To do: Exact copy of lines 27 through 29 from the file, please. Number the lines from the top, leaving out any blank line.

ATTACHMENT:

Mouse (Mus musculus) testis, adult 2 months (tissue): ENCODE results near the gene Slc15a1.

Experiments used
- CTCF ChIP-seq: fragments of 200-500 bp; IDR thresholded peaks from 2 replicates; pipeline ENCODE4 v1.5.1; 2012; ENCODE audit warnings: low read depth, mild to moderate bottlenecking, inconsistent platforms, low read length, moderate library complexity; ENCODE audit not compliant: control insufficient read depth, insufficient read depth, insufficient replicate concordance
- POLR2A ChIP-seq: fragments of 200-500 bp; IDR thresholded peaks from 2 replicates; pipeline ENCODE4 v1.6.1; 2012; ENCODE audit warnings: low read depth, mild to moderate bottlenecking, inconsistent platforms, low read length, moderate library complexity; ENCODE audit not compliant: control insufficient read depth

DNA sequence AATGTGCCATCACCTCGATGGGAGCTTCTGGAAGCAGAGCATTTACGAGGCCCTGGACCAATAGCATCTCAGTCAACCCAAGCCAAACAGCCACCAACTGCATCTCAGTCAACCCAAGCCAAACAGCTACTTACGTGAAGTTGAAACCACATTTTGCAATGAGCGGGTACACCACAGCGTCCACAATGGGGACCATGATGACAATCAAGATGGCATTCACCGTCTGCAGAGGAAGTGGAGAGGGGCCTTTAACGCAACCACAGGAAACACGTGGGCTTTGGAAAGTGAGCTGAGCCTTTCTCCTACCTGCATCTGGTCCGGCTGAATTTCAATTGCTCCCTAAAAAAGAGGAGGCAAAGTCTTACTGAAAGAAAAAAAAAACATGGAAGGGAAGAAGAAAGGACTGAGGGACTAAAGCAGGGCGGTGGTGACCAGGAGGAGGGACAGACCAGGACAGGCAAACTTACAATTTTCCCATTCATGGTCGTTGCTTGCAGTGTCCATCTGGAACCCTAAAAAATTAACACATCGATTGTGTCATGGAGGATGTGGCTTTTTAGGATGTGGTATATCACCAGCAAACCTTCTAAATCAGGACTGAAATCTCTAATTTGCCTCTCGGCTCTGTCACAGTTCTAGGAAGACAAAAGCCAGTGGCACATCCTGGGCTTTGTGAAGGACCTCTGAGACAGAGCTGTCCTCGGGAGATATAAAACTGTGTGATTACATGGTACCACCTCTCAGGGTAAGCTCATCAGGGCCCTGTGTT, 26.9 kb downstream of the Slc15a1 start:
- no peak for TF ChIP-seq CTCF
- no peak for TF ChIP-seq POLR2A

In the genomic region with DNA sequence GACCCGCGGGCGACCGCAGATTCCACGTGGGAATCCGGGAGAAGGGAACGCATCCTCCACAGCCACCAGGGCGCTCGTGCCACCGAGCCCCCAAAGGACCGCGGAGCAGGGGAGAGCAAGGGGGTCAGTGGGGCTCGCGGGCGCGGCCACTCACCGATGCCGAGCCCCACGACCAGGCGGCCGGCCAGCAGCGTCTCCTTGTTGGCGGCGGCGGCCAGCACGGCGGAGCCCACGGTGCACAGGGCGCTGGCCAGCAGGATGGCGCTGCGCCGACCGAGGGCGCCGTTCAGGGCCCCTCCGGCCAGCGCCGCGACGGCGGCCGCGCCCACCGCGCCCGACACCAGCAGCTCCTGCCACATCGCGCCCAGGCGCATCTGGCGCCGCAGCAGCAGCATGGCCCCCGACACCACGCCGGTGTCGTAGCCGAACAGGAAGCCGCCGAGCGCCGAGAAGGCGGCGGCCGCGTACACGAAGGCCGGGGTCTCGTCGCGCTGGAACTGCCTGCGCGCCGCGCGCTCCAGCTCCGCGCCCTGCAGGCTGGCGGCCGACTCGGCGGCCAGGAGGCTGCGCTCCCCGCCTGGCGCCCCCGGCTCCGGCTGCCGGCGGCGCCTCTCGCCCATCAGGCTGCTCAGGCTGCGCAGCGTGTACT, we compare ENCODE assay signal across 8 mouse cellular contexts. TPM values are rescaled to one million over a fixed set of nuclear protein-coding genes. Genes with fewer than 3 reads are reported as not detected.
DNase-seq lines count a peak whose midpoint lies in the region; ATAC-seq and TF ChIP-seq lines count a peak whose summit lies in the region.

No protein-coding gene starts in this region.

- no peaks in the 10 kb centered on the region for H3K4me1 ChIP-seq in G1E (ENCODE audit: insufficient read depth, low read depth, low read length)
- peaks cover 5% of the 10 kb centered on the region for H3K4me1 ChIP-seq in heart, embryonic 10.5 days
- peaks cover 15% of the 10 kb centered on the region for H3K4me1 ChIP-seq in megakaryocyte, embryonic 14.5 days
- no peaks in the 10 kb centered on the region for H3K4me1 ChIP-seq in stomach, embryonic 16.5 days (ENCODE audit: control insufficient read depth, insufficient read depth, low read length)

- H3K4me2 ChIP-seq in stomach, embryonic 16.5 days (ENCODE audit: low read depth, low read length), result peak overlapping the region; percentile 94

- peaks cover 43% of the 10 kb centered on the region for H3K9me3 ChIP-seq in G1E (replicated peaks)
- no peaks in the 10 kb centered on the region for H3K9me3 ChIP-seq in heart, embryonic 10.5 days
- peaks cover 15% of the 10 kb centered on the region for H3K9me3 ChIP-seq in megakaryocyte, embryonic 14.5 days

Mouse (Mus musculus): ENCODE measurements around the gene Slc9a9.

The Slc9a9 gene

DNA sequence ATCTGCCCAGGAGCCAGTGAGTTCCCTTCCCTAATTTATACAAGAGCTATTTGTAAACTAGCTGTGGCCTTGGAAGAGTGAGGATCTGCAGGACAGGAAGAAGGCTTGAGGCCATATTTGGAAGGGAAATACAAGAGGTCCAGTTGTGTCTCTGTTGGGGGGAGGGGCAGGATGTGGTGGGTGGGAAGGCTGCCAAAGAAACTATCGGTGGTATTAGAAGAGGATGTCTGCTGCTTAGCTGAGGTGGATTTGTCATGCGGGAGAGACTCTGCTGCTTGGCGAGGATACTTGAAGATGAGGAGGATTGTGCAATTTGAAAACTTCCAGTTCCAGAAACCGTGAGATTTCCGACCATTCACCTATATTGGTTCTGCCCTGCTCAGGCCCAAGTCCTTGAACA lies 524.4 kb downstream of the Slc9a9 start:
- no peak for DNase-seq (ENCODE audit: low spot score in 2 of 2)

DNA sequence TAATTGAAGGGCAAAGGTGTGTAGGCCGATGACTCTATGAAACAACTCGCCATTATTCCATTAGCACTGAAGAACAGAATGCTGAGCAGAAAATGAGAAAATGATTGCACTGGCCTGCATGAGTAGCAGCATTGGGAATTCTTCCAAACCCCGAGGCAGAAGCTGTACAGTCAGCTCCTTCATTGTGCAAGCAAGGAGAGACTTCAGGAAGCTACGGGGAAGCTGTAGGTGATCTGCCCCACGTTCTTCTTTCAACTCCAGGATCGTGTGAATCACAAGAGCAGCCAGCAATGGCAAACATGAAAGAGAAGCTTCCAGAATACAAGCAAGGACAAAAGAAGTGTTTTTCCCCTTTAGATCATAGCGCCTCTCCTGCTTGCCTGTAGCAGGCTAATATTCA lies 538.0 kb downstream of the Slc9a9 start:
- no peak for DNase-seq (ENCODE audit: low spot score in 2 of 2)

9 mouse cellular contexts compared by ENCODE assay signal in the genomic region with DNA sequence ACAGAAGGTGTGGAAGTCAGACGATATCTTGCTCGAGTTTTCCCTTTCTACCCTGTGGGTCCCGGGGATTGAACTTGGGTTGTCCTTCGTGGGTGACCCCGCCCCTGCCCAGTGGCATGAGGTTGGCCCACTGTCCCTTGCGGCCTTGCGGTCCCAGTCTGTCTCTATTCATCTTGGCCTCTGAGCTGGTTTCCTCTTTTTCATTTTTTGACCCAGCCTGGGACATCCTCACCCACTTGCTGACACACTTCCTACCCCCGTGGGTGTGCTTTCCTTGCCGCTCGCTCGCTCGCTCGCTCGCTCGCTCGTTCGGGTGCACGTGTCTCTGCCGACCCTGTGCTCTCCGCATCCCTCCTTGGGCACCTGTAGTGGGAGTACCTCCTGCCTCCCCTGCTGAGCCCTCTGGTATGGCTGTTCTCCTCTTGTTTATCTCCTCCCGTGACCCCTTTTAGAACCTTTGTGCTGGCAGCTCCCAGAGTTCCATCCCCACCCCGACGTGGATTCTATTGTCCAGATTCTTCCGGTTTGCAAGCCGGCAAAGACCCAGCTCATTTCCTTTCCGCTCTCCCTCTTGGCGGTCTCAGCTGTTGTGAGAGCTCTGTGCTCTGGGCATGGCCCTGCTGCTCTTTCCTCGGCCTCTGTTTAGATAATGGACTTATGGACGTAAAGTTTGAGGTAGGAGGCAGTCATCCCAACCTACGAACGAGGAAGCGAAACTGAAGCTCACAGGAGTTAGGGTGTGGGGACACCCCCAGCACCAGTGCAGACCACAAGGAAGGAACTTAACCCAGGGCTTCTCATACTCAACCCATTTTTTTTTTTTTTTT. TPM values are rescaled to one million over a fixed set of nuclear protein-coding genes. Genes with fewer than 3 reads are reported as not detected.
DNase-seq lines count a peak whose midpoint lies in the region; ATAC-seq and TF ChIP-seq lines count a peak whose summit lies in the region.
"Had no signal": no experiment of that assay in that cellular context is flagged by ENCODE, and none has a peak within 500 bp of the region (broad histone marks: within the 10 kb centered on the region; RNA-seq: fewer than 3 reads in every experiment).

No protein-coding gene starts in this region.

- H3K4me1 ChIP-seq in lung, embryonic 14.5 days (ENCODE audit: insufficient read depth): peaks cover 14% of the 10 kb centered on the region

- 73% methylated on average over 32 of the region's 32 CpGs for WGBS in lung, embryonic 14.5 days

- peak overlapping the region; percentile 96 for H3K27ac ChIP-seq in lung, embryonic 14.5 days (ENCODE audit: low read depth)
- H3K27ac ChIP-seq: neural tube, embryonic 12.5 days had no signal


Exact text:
"Had no signal": no experiment of that assay in that cellular context is flagged by ENCODE, and none has a peak within 500 bp of the region (broad histone marks: within the 10 kb centered on the region; RNA-seq: fewer than 3 reads in every experiment).

No protein-coding gene starts in this region.

- H3K4me1 ChIP-seq in lung, embryonic 14.5 days (ENCODE audit: insufficient read depth): peaks cover 14% of the 10 kb centered on the region